Tuesday, 20 April 2021
WHAT do you recall most about your childhood? Are there historical events that you particularly remember?
Remembering is such an important part of our lives, it is often tied up with our sense of belonging and of identity.
And remembering is what we are invited to do today as we commemorate the 75th anniversary of VE Day, May 8, 1945: the day that marked the end of the war in Europe.
It is the day when gunfire was silenced and replaced by cheers, singing and dancing as people poured out on to the streets to celebrate the occasion. Some describe that day as the greatest date in history.
I wonder if the children who commemorated that first VE Day in 1945 — many of whom could remember nothing beyond six years of war — realised that they were living an historical moment as they helped their families to drag furniture into the street, hang bunting and sing We’ll Meet Again.
Seventy-five years later, on May 8, 2020, the great grandchildren of those wartime youngsters are being encouraged to commemorate this historical event.
With social distancing and cancelled street parties, there will still be bunting and doorstep singing of We’ll Meet Again. I wonder if today’s children will realise that they too are living an historical moment.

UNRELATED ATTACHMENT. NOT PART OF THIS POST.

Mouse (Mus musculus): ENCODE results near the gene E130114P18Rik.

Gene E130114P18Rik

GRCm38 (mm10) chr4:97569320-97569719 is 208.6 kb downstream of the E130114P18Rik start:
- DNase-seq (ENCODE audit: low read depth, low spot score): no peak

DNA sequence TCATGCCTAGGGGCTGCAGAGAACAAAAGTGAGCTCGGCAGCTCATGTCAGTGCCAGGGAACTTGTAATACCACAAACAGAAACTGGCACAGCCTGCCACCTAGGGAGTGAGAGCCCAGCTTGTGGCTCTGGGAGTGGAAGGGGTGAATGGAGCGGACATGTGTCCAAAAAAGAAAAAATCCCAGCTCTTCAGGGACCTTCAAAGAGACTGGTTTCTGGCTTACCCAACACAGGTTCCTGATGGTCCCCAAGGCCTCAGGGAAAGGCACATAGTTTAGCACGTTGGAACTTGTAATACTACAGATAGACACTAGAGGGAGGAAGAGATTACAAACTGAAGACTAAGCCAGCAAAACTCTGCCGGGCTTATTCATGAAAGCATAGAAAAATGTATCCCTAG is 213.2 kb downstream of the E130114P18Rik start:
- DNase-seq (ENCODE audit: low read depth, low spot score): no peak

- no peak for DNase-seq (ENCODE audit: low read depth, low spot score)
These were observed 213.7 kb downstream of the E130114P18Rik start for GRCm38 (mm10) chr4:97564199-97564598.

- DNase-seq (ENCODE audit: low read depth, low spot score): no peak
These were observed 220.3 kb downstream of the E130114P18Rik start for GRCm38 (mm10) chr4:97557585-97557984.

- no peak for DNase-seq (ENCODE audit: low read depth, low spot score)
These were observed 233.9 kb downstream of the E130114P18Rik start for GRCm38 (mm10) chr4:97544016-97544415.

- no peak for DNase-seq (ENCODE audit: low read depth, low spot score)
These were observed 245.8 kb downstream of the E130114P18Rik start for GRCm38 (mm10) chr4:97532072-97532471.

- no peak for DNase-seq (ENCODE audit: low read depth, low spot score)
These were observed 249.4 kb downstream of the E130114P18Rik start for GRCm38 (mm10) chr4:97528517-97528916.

During the war years, leading up to May 8, 1945, many people drew together to remember, pray for and help one another: there were acts of bravery and sacrifice from those engaged on the front line; there was love and compassion as people mourned the loss of loved ones.
This year’s VE Day is not so very different. Despite social distancing, people have drawn together virtually to remember, to support one another. There have been acts of bravery and sacrifice from those engaged on the NHS frontline and there is love, compassion and prayer as we mourn the loss of much-loved people.
It is as if many of us are seeing this world with new eyes — a world where we look through the lens of love and remember one another; a world where, in a phrase originating from the Bible, people are prepared to go the extra mile; a world where we remember the deep love that God has for each one of us; a love that would stop at nothing, even death on a cross and that love encourages us to remember one another in prayer and in practicalities; a world where food banks and shopping for your neighbour means that
no one goes without.
And so, as we stand on our doorsteps tonight to remember that May 8, 1945 to sing We’ll Meet Again with added poignancy, let us not forget that we too are making history — our children, grandchildren and great grandchildren will look back on the world we are making now.
May they be able say that, out of sadness and sorrow, a new world was built with God’s love at the centre. Where self-giving and concern for our neighbours was central, where those going through hard times were valued and cared for.
This time in history would then indeed be a time to be remembered by all who come after us.
11 May 2020
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